Covaxin approval row: How India approves vaccines explained

The restrictive emergency approval given to the Covid-19 vaccine developed by Bharat Biotech on January 3 has caused a sensation among many experts who have questioned the government's decision. Bharat Biotech has applied for permission to obtain its vaccine, Covaxin, a complete inactivated vaccine against the Virion coronavirus that it has developed in collaboration with the Indian Council for Medical Research (ICMR) and the National Institute of Virology (NIV) in Pune.

Approval was restricted and conditional on Union Health Minister Harsh Vardan announcing that those receiving Covaxin injections would be monitored in the same way as volunteers in clinical trials. Several industry experts expressed surprise at the decision, pointing that Covaxin clinical trial data had not been released.

So how does India approve vaccines?

While the science of vaccine development is global, the regulatory procedure for their use and licensing varies from country to country. In India, clinical trials and approval of new drugs, including vaccines, are subject to the New Drugs and Clinical Trials Rules that were notified in March 2019.

Under normal circumstances, vaccine approval follows these steps:

  1. Identification and development of a suitable vaccine strain that is safe and immune.
  2. Complete characterization of the vaccine strain in laboratory experiments.
  3. Preclinical studies in small animals such as mice, rabbits, guinea pigs, etc. to determine safety and dosage regimen.
  4. Preclinical studies in large animals to determine safety, preventive efficacy, potential dose, and formulation.
  5. The first phase of human clinical trials in less than 100 people to demonstrate the safety of the vaccine.
  6. The second phase of human clinical trials with less than 1,000 individuals to determine immunogenicity or immune protection.
  7. Third-stage human clinical trials to determine effectiveness. The numbers range from several thousand. Upon successful completion of the third phase studies, regulatory approval is granted.

Phase IV human clinical trials refer to post-marketing surveillance studies, the data of which is analyzed for long-term decision making.

A key aspect of granting approval for a vaccine or medicine in India is the requirements for clinical trials to take place in the country, from stage I to stage III.

What is an emergency use permit?

This term is not used in the 2019 Indian vaccine approval rules. This term became popular after its use in the United States. However, the Indian Rules have a window for "expedited approval" in "special situations". The current Covid-19 pandemic is one of those special cases.

The 2019 rules state that “an expedited approval for a new drug [read the vaccine] may also be granted if it is intended to treat a serious or life-threatening condition or a country-specific related disease, and treats medical conditions that have not to compliment.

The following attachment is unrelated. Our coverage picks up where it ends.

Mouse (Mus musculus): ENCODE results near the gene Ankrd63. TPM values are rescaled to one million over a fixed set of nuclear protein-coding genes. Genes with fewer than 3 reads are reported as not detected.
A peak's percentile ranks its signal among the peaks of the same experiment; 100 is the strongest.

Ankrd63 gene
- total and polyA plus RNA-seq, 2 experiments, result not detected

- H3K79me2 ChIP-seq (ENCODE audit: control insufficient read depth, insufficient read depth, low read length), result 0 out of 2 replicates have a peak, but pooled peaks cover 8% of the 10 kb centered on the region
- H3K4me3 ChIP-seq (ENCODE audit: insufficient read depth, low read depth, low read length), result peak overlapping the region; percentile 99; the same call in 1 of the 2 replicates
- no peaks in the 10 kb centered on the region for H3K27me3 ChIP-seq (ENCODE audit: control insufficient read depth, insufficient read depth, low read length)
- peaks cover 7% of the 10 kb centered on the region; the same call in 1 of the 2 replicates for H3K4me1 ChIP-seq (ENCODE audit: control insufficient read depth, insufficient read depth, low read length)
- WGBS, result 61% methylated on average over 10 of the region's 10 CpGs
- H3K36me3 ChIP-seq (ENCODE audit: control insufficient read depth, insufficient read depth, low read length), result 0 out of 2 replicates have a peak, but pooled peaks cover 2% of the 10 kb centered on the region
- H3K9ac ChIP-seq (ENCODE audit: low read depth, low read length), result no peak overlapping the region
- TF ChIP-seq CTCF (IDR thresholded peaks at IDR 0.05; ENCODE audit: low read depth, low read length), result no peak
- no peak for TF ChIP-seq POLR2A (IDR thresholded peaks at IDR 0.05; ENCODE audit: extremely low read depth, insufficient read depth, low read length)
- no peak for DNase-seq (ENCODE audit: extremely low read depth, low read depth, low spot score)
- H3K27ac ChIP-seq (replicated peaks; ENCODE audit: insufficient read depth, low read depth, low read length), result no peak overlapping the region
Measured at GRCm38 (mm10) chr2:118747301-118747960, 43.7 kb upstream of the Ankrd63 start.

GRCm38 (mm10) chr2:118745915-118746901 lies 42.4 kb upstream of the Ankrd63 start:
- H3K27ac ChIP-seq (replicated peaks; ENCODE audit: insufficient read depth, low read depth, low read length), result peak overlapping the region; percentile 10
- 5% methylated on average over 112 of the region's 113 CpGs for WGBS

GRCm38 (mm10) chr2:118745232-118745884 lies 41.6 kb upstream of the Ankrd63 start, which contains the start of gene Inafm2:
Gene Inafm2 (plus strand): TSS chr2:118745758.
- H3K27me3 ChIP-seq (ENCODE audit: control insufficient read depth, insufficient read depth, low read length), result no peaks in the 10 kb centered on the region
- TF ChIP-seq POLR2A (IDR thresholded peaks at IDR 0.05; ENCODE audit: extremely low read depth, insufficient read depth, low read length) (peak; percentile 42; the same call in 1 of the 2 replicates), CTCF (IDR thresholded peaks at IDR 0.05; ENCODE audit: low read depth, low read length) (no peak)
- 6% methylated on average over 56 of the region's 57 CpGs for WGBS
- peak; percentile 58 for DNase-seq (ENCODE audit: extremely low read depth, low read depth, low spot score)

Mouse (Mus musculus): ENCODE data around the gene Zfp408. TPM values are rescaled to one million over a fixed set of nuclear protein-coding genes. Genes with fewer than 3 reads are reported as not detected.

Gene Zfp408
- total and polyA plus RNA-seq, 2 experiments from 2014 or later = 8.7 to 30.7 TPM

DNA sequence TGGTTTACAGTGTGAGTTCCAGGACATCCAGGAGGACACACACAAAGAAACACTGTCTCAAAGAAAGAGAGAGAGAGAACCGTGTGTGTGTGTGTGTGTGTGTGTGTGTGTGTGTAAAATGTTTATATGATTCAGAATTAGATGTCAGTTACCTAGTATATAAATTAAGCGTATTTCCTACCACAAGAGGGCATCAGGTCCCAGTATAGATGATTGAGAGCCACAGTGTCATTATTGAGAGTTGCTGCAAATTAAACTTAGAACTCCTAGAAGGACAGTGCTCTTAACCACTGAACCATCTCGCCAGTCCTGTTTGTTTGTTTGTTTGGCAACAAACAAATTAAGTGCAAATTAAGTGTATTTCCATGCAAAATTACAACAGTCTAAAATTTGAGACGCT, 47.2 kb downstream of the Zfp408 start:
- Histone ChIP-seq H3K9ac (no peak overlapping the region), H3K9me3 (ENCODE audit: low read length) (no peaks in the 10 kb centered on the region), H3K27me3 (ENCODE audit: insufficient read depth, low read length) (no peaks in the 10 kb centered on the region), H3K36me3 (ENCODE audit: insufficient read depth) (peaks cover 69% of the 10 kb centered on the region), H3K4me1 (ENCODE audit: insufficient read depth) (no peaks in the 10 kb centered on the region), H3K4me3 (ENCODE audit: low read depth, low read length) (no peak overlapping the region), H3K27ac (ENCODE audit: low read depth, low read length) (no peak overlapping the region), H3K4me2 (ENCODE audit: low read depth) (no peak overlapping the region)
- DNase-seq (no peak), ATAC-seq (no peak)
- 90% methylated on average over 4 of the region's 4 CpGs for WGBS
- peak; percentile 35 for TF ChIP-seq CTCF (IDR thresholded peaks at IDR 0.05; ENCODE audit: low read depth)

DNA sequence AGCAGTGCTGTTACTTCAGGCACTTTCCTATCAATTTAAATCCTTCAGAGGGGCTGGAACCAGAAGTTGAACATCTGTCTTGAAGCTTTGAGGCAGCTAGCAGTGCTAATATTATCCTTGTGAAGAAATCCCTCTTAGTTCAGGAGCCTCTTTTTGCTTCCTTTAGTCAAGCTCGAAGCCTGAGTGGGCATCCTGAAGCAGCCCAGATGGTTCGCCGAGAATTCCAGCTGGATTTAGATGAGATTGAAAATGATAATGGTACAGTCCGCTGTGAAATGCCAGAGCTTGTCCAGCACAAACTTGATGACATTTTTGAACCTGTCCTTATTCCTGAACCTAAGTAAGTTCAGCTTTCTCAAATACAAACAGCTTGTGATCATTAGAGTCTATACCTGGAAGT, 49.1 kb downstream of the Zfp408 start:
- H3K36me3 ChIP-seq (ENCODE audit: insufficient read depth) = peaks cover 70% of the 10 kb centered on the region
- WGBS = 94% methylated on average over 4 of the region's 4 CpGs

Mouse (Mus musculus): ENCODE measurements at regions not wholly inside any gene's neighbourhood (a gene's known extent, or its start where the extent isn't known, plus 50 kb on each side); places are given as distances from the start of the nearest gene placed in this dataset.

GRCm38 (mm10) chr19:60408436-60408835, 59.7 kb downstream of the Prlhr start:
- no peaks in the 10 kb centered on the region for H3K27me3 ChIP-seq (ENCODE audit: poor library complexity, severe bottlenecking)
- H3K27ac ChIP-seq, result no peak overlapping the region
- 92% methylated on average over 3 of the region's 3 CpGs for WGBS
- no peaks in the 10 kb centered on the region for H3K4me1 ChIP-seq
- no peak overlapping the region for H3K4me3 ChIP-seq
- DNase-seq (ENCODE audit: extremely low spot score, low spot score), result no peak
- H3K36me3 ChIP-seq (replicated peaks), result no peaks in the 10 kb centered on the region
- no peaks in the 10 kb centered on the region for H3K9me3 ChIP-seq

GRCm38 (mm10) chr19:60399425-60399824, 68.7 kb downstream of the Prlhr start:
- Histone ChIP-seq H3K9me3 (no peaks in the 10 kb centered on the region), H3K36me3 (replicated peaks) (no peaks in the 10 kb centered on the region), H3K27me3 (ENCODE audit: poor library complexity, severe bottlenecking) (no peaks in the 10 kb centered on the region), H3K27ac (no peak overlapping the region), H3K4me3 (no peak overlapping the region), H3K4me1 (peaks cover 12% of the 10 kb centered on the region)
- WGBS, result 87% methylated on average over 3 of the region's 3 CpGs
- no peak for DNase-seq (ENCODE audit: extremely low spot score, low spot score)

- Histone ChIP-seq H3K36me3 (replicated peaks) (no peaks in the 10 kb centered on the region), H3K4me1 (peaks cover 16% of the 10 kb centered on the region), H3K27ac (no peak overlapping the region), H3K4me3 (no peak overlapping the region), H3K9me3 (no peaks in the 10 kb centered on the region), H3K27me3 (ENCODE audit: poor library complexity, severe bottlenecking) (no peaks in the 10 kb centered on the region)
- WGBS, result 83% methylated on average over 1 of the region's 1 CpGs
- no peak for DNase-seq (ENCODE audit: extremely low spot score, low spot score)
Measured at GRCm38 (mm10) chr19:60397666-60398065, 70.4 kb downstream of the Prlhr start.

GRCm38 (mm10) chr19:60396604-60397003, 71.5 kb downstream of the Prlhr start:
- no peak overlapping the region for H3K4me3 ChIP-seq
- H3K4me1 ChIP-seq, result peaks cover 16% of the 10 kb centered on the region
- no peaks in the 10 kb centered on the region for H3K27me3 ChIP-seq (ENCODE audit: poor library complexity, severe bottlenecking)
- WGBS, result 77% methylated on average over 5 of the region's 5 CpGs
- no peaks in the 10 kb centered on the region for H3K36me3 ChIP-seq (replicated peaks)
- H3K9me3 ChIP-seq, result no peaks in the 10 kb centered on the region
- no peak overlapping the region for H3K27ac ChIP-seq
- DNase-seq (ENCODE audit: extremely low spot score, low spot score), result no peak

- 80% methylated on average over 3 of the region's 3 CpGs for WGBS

There is another special requirement for rapid approval of the vaccine if the results of the second phase shows "significant efficacy".

Here's what the 2019 rules say: "If the observed efficacy of a specific dose is observed in the second phase of clinical trials of a new experimental drug in meeting the unmet medical needs of a serious and life-threatening disease in the country, then the case can be considered for marketing approval by the Central licensing authority based on data from phase II clinical trials. "

Who takes that decision?

The final authority for granting approval for a vaccine or other drug rests with the CDSCO. It is chaired by the Drug Controller General of India (DCGI). CDSCO operates under the Union Ministry of Health and Family Welfare.

What CDSCO has said about the Covaxin case?

On January 3, DCGI issued a statement saying that Covaxin "has been developed on the Vero cell platform, which has a proven track record of safety and efficacy in the country and around the world."

DCGI said Covaxin developer Bharat Biotech has shared "safety and immunity data" from its animal trials, including "challenge studies in non-human primates (Rhesus macaques) and hamsters" with drug regulator CSDSCO.

Regarding clinical trials in humans, DCGI said phases I and II "have shown that the vaccine is safe and provides a strong immune response." Citing phase 3 data from some 22,500 participants, the drug regulator said: "It has been discovered to be safe as per the data available till date.

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